McCain set to de­rail health­care bill again Tolkien and Trump’s tough talk

As a chil­dren’s clas­sic reaches a mile­stone, many of its themes are still rel­e­vant to­day.

Sunday Star-Times - - WORLD - AP, Reuters Danielle McLaugh­lin Septem­ber 24, 2017

Ari­zona Repub­li­can Se­na­tor John McCain has de­clared his op­po­si­tion to the party’s last-ditch ef­fort to re­peal and re­place ‘‘Oba­macare’’, deal­ing a likely death blow to the leg­is­la­tion and, per­haps, to the Repub­li­cans’ years of vows to kill the pro­gramme.

It is the sec­ond time in months that 81-year-old McCain has emerged as the de­stroyer of his party’s sig­na­ture prom­ise to vot­ers.

‘‘I be­lieve we could do bet­ter work­ing to­gether, Repub­li­cans and Democrats, and have not yet re­ally tried,’’ McCain said yes­ter­day of the bill, cowrit­ten by Lind­sey Gra­ham of South Carolina, his best friend in the Sen­ate, and Bill Cas­sidy of Louisiana. ‘‘Nor could I sup­port it with­out know­ing how much it will cost, how it will af­fect in­sur­ance pre­mi­ums, and how many peo­ple will be helped or hurt by it.’’

McCain, who is bat­tling brain can­cer in the twi­light of a re­mark­able ca­reer, said he could not ‘‘in good con­science’’ vote for the leg­is­la­tion.

This has all but en­sured a ma­jor set­back for US Pres­i­dent Don­ald Trump and Sen­ate Ma­jor­ity Leader Mitch McCon­nell, and ap­pears likely to deepen rifts be­tween con­gres­sional Repub­li­cans and a pres­i­dent who has be­gun mak­ing deals with Democrats out of frus­tra­tion with his own party’s fail­ure to turn pro­pos­als into laws.

With McCain’s de­fec­tion, there are now two de­clared GOP ‘‘no’’ votes on the re­peal leg­is­la­tion, the other be­ing Rand Paul of Ken­tucky. With Democrats unan­i­mously op­posed, that is the ex­act num­ber McCon­nell can af­ford to lose. But Maine Se­na­tor Su­san Collins said yes­ter­day she, too, was lean­ing against the bill, and Lisa Murkowski of Alaska was also a pos­si­ble ‘‘no’’.

Trump called ‘‘sad’’ and thing’’ for three McCain’s op­po­si­tion ‘‘a hor­ri­ble, hor­ri­ble the Repub­li­can Party. But he said he would con­tinue the fight to re­peal Oba­macare, even if it meant go­ing back again and again.

Mean­while, Trump has in­jected him­self into a bit­ter US Sen­ate pri­mary fight in Alabama, putting to the test his abil­ity to en­list his anti­estab­lish­ment vot­ers to come to the aid of an en­dan­gered Repub­li­can in­cum­bent. Trump spoke at a rally in Huntsville, Alabama yes­ter­day on be­half of Se­na­tor Luther Strange, who was ap­pointed af­ter the seat was left va­cant when Jeff Ses­sions was named Trump’s at­tor­ney gen­eral.

Strange is try­ing to ward off a chal­lenge from Roy Moore, an arch­con­ser­va­tive for­mer state Supreme Court jus­tice, in a runoff elec­tion next Polls show the race to be week. close.

A win by Moore could em­bolden other in­sur­gent can­di­dates to chal­lenge Repub­li­can in­cum­bents in next year’s con­gres­sional elec­tions, and per­haps give an edge to Democrats in some of those races.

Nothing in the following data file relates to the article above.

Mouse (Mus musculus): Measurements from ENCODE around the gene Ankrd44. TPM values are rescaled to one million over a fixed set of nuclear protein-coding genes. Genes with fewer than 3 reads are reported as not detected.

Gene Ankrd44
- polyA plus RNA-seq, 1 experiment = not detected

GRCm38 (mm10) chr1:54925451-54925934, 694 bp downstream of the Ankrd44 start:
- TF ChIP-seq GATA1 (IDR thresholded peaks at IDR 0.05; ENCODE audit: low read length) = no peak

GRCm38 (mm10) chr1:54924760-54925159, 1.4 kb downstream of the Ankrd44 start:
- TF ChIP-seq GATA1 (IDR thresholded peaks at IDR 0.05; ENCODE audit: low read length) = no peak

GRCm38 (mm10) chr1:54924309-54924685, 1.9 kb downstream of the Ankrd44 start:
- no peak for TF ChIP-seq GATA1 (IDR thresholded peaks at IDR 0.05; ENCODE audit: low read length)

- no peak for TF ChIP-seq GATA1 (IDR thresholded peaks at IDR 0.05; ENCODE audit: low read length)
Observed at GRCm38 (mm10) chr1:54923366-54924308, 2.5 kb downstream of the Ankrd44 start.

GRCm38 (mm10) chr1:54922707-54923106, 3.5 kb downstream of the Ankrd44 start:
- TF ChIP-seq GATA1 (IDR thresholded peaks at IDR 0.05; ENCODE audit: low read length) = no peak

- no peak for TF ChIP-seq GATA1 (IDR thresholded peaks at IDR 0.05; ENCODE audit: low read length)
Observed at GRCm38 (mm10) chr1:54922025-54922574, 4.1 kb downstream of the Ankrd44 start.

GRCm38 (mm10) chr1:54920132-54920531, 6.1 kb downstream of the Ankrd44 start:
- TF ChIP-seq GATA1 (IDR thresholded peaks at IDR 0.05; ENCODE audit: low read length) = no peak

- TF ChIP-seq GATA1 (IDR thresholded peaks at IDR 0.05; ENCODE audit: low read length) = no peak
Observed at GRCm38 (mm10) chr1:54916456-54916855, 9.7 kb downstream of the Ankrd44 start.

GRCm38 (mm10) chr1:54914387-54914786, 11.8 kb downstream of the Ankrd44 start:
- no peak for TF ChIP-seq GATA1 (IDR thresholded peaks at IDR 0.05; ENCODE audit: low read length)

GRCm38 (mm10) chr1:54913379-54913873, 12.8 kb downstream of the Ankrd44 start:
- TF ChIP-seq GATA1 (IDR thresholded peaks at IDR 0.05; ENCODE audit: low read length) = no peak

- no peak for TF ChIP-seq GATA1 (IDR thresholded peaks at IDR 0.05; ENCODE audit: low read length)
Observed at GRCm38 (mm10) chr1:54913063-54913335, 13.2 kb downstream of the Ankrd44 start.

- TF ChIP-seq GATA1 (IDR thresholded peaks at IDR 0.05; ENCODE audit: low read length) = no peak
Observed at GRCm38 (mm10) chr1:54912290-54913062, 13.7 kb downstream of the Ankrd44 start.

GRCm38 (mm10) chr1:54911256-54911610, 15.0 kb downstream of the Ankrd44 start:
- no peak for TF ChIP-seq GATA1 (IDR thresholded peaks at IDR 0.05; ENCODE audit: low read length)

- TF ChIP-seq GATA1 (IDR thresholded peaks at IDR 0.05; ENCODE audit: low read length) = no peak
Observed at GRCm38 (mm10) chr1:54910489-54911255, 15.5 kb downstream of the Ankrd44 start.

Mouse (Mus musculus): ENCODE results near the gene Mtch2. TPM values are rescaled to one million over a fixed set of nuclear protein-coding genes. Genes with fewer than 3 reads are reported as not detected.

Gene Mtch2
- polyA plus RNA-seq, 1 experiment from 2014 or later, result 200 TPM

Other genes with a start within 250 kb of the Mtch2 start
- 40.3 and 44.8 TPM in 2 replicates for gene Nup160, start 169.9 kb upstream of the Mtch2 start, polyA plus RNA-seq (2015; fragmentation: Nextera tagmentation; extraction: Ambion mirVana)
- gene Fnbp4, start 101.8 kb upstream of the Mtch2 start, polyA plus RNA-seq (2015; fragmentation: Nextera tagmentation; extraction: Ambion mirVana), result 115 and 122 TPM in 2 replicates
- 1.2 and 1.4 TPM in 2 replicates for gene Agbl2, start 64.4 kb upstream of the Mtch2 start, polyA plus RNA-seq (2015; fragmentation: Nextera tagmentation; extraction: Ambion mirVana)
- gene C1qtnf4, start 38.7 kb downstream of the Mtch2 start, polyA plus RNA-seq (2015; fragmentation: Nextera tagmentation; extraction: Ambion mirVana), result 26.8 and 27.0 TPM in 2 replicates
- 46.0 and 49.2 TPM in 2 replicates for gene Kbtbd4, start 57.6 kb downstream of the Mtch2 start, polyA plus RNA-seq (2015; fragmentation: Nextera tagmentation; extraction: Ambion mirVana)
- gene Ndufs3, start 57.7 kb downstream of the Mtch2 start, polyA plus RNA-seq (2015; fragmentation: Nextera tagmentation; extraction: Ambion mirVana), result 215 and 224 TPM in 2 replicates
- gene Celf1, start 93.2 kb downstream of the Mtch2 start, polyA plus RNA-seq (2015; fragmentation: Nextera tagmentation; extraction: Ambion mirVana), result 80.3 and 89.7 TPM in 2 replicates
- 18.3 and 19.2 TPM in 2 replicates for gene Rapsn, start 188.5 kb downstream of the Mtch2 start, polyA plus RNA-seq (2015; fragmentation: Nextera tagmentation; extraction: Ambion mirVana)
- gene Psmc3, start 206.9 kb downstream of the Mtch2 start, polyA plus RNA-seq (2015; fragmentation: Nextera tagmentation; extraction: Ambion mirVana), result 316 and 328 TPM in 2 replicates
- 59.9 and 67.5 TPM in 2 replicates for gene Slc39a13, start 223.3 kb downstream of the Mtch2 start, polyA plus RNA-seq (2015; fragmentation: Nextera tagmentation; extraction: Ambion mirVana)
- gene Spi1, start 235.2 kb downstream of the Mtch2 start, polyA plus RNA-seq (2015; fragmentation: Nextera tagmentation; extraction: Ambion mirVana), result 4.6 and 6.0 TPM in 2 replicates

Repub­li­can lead­ers fear that can­di­dates who are too far to the right could lose to Democrats, who are seek­ing to wrest con­trol of the House and the Sen­ate in the 2018 midterm elec­tions.

Trump is also weigh­ing the next it­er­a­tion of his con­tro­ver­sial travel ban, which could in­clude new, more tai­lored re­stric­tions on trav­ellers from ad­di­tional coun­tries.

The Depart­ment of Home­land Se­cu­rity has rec­om­mended that the pres­i­dent im­pose the new, tar­geted re­stric­tions on for­eign na­tion­als from coun­tries it says refuse to share suf­fi­cient in­for­ma­tion with the US or haven’t taken nec­es­sary se­cu­rity pre­cau­tions.

The re­stric­tions could coun­try, of­fi­cials said.

Trump’s ban on visi­tors from six Mus­lim-ma­jor­ity na­tions, which sparked protests and a flurry of law­suits, is set to ex­pire to­day, 90 days af­ter it took ef­fect. vary by

Tolkien’s The Hob­bit turned 80 this week. It’s a tale well known to Ki­wis, not least be­cause God­zone is of­fi­cially the in­car­na­tion of Mid­dle Earth.

Some of the ma­jor themes of The Hob­bit, and its ac­com­pa­ny­ing Lord of the Rings tril­ogy, hit home here in Man­hat­tan as the United Na­tions Gen­eral Assem­bly con­vened. Tolkien, a vet­eran of World War I, in­fused his nov­els with im­agery from the bat­tle­field and the lessons of war, in­clud­ing who ul­ti­mately bears its cost.

This week, those themes res­onated as the Amer­i­can pres­i­dent – be­fore the an­nual gath­er­ing of world lead­ers on East 42nd Street – threat­ened to an­ni­hi­late North Korea.

Trump’s threat to de­stroy an­other UN mem­ber, from the UN podium, was un­heard of in an or­gan­i­sa­tion ded­i­cated to main­tain­ing peace and se­cu­rity and achiev­ing in­ter­na­tional co­op­er­a­tion. And that’s say­ing some­thing, con­sid­er­ing Libya’s Colonel Muam­mar Gaddafi and Cuba’s Fidel Cas­tro had at other times taken that stage.

It’s not to say, of course, that North Korea’s ag­gres­sion is any­thing

John McCain

US Pres­i­dent Don­ald Trump ad­dress­ing the UN Gen­eral Assem­bly this week. Be­low, Tolkien char­ac­ters Gloin and Bilbo Bag­gins from The Hob­bit.

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